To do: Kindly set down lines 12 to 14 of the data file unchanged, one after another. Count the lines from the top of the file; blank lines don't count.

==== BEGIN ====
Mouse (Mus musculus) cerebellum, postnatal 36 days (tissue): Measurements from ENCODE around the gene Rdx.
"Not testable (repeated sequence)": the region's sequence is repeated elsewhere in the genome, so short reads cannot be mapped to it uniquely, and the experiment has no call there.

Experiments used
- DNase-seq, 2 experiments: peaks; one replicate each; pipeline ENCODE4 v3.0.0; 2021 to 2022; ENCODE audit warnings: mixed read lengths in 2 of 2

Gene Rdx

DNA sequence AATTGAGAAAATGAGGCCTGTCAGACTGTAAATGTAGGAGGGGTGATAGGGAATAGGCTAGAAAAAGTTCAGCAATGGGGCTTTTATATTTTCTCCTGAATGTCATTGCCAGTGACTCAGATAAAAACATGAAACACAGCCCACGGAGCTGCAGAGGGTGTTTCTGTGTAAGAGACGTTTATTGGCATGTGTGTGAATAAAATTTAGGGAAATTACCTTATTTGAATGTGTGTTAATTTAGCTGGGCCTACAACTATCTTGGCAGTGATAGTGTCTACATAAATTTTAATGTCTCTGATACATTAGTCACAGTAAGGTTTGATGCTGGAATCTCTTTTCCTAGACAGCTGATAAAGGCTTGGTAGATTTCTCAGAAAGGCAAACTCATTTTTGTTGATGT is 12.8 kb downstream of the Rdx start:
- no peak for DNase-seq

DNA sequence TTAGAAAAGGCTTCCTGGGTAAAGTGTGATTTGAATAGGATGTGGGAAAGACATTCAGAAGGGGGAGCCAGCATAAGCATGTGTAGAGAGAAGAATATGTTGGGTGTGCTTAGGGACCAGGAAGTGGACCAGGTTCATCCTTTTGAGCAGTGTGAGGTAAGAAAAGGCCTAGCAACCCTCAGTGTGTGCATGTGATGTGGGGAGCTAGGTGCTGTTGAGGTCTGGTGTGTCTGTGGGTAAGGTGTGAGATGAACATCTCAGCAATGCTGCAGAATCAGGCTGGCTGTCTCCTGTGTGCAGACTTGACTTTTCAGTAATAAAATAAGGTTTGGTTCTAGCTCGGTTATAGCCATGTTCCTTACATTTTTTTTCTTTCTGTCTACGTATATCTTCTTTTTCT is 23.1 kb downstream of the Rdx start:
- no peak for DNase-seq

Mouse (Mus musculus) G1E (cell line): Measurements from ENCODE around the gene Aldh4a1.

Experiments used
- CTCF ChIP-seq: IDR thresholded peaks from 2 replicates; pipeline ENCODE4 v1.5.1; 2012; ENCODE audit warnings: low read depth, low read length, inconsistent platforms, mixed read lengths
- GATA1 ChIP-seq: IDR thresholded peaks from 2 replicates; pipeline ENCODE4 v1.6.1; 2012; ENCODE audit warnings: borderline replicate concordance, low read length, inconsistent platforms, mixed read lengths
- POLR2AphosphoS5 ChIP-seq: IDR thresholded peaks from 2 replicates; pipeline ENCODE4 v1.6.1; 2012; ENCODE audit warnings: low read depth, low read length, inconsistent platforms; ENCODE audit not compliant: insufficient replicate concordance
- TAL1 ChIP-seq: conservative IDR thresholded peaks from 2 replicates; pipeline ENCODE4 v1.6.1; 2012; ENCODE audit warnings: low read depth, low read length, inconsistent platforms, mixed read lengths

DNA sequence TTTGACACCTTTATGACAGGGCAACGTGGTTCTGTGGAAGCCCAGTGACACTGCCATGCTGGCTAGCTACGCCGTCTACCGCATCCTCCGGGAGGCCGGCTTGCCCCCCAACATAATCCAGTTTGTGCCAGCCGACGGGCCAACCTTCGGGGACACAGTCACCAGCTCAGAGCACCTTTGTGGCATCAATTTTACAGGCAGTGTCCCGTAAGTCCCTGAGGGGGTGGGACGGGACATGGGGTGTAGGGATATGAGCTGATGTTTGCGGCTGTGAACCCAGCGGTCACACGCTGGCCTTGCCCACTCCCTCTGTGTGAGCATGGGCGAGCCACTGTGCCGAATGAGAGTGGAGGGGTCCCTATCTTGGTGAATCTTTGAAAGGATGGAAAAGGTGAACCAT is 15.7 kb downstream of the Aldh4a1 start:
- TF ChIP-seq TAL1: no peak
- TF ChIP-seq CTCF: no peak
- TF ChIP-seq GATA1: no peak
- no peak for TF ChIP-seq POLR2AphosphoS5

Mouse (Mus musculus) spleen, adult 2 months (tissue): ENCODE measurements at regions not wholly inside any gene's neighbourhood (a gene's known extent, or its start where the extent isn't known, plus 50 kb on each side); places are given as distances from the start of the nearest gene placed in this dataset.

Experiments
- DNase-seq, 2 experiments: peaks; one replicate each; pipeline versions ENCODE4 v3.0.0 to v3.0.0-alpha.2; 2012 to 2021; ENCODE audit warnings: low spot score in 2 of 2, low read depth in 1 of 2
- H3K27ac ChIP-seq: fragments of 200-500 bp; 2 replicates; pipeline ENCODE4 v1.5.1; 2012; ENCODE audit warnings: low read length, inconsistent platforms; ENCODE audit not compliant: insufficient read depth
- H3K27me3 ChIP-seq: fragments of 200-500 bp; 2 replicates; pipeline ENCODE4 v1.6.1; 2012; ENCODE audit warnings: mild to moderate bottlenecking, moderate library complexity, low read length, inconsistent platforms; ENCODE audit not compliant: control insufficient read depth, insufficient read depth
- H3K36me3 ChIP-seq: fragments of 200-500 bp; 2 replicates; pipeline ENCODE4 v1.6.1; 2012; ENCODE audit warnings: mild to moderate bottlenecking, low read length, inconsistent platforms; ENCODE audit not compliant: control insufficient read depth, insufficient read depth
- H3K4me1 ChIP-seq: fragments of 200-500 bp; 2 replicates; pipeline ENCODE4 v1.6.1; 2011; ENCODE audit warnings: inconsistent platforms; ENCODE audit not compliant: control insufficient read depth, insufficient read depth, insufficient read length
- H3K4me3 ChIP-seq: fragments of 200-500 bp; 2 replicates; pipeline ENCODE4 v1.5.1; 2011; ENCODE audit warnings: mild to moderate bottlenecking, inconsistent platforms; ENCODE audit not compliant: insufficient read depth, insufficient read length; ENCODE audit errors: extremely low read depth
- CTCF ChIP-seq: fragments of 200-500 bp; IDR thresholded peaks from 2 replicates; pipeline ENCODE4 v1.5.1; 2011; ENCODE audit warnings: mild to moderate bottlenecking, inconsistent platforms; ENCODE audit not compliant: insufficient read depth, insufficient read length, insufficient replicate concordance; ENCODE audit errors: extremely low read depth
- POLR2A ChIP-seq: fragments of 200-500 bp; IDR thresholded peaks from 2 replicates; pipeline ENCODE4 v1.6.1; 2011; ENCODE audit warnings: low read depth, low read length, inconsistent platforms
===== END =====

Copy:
- CTCF ChIP-seq: IDR thresholded peaks from 2 replicates; pipeline ENCODE4 v1.5.1; 2012; ENCODE audit warnings: low read depth, low read length, inconsistent platforms, mixed read lengths
- GATA1 ChIP-seq: IDR thresholded peaks from 2 replicates; pipeline ENCODE4 v1.6.1; 2012; ENCODE audit warnings: borderline replicate concordance, low read length, inconsistent platforms, mixed read lengths
- POLR2AphosphoS5 ChIP-seq: IDR thresholded peaks from 2 replicates; pipeline ENCODE4 v1.6.1; 2012; ENCODE audit warnings: low read depth, low read length, inconsistent platforms; ENCODE audit not compliant: insufficient replicate concordance